New York: June 8, 1826. Autograph letter, signed, accomplished on first and third panels of bifolium sheet (measuring 24.5x20cm. when folded), approx. 750 words. Postally used on rear panel; previous mail folds with rather long subsequent splitting, some minor soil, loss as a result of wax seal affecting approx. five letters, else Good and legible. Text entirely in French.
Quite a significant missive from the French-born American doctor, who first began practicing medicine among the French colonists of Santo Domingo before the insurrection, led by Toussaint l'Ouverture, forced him to flee to Philadelphia in 1793. There he observed several outbreaks of yellow fever, publishing "An Account of the Contagious Epidemic Yellow Fever, which Prevailed in Philadelphia in the Summer and Autumn of 1797" (Philadelphia: 1798).
The present letter is addressed to Edmond-Charles Genet, better known as "Citizen Genet," who first arrived in the United States in 1793 to promote France's wars with Spain and Britain to the American government, though his infamously misguided actions, which included raising a militia out of Philadelphia and capturing British ships to be rearmed as privateers, dangerously compromised the country's neutrality. When the Jacobins put out a warrant for his arrest, Genet obtained asylum directly from Washington and spent the remainder of his days in Rensselaer County, New York, busying himself "with farming, scientific agricultural studies, and industrial mechanics" (DAB VII, p. 209).
This item written in response to a letter from Genet to Pascalis (not present), regarding a manuscript on which both men were collaborating, mentioning that Tillman (presumably an editor) had requested that "vos planches et le reste de mon analyse [?] soient transmis en août prochain" ("your plates and the rest of my analysis be transmitted by next August" - our translation). The bulk of the text, however, pertains to the organization of the nascent New York Academy of Sciences (originally the New York branch of the Linnaean Society of Paris), of which Pascalis was a founding member. Here Pascalis communicates frustration at a lack of interest in creating a Physiology subsection: "I have already tried to have them [the Academy regents] adopt a plan with the society of medicine which would have given much weight on their behalf but they have declined. On the one hand they do accomplish enough, my dear friend, that I wanted to offer my services to them, if they could obtain the right to appoint a few adjunct professors to be allowed a few crumbs from their table after... having themselves been well-paid (since this was their plan)... But there is a third plan that could potentially change the face of things that I have only just discovered. It would be to replace two or three of the former professors who work in secret to reintegrate themselves, I do not see that there would be sufficient opposition [loss of text] coming from the society of medicine."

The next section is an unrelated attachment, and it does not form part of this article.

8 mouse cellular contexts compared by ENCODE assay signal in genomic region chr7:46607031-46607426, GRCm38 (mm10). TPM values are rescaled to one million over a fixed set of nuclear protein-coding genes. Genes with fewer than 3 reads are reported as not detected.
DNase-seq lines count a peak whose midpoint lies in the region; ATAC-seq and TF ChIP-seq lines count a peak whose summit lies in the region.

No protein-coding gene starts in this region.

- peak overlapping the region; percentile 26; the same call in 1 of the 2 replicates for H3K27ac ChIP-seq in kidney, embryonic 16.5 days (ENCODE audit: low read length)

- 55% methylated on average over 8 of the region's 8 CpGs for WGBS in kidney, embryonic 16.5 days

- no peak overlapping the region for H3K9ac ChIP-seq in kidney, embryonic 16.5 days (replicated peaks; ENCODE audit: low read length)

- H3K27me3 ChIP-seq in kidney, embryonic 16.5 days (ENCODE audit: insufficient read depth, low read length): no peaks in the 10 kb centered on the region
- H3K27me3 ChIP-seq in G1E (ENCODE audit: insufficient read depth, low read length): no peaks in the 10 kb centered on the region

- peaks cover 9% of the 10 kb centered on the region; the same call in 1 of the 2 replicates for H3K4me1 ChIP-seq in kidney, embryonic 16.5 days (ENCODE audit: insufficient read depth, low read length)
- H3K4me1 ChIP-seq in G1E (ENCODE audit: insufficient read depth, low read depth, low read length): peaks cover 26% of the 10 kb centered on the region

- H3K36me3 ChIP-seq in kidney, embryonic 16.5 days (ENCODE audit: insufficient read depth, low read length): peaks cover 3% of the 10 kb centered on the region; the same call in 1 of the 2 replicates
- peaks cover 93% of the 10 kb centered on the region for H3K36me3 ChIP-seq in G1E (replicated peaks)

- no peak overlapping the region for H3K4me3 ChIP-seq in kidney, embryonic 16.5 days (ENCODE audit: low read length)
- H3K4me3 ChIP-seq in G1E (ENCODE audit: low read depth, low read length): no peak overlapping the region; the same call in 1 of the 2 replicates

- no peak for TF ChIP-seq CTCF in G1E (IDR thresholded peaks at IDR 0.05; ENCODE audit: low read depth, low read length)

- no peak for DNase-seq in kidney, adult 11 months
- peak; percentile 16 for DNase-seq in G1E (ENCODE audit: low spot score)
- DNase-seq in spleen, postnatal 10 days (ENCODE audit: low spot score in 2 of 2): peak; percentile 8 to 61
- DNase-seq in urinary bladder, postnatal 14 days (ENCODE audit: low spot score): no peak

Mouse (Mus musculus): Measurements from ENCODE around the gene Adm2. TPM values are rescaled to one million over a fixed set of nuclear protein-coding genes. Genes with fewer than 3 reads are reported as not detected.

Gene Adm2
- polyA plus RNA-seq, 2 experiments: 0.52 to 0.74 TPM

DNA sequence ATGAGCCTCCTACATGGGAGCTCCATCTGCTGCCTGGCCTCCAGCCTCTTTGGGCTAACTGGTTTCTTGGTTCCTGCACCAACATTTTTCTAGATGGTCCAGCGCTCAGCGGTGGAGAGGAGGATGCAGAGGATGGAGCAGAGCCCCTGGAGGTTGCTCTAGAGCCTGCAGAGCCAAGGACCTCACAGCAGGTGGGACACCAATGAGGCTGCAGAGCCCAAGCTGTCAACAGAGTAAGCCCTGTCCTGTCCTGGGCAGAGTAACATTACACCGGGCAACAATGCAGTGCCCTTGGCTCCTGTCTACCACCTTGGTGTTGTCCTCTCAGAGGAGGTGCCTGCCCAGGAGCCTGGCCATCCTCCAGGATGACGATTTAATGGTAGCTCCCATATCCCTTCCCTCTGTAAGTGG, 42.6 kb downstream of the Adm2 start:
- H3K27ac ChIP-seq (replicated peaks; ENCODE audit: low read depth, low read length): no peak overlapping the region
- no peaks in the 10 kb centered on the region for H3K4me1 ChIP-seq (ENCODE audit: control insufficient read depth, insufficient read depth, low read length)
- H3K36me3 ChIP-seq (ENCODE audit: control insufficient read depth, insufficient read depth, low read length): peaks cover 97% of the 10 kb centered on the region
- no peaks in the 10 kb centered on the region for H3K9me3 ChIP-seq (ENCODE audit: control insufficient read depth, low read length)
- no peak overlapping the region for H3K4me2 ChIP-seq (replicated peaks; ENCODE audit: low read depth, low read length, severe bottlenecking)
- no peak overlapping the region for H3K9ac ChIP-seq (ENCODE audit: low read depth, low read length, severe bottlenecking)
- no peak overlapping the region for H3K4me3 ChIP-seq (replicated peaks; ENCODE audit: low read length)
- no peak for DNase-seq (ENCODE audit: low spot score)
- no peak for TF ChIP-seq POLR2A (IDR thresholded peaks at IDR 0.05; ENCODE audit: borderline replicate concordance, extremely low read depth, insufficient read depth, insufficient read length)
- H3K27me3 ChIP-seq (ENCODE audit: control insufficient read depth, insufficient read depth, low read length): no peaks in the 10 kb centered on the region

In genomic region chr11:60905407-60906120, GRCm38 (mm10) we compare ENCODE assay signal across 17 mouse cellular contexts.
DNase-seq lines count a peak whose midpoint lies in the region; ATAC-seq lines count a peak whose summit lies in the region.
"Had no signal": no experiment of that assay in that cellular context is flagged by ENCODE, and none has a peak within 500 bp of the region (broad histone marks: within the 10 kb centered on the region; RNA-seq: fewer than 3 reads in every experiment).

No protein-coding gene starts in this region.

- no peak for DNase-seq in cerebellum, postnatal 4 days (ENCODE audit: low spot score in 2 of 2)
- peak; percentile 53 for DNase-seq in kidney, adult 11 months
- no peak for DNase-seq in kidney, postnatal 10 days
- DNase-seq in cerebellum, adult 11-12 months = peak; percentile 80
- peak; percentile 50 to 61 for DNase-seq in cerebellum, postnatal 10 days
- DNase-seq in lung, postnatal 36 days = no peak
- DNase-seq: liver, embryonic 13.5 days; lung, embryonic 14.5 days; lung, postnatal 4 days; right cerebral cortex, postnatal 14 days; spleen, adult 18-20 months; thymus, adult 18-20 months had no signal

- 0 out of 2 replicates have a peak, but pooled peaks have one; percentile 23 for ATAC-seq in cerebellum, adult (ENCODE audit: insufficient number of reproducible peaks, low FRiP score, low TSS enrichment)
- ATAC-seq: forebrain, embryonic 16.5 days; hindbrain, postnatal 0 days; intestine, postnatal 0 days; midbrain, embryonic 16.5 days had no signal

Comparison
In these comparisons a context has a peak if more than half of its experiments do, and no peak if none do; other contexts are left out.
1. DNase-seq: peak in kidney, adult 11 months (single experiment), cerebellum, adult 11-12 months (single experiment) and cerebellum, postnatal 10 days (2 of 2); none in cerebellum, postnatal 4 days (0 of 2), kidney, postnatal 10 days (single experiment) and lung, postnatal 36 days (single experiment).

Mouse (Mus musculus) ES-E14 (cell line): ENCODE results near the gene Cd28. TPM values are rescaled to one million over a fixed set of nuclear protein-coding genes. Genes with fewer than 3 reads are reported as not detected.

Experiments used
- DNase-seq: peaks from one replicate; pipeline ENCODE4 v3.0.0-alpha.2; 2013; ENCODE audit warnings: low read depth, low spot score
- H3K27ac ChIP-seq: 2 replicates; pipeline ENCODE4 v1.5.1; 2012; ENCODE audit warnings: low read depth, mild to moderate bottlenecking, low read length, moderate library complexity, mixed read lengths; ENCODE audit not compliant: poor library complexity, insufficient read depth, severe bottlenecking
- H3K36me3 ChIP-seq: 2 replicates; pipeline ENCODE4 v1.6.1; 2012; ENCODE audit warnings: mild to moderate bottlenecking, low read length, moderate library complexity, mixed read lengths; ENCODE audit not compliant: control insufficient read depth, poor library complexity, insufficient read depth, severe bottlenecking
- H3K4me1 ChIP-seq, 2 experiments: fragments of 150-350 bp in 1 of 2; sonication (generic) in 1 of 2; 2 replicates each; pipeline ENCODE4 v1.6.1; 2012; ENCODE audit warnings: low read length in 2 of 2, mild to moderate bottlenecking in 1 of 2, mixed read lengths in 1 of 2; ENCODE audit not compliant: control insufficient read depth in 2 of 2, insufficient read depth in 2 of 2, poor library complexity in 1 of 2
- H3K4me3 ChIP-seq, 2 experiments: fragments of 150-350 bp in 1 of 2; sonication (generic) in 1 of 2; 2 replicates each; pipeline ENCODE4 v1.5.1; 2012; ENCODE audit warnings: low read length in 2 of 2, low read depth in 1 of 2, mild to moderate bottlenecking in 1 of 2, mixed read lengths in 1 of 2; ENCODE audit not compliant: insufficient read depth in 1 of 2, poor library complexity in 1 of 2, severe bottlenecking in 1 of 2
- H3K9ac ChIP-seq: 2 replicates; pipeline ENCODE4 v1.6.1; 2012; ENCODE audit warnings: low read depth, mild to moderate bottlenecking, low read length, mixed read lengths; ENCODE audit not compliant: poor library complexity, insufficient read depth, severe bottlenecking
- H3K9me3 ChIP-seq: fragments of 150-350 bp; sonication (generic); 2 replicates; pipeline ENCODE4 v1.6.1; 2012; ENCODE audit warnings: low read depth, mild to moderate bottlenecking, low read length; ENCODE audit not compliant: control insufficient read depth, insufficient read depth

The letter concludes with Pascalis thanking Genet for all he has done for him, noting that the American physician David Hosack "has already said that my speech has too strong a foreign accent...That is also the complaint against Mr. [Albert] Gallatin whom the President has appointed Ambassador to England... Americans always show themselves much less generous on this point than the English themselves. I would note that the occasion presents itself to say that... such an observation is only ever made against those who speak English more correctly, more grammatically, than they themselves..."
A rich and revelatory letter both touching upon the later career of one of early America's more infamous political figures, as well as the early years of the New York Academy of Sciences.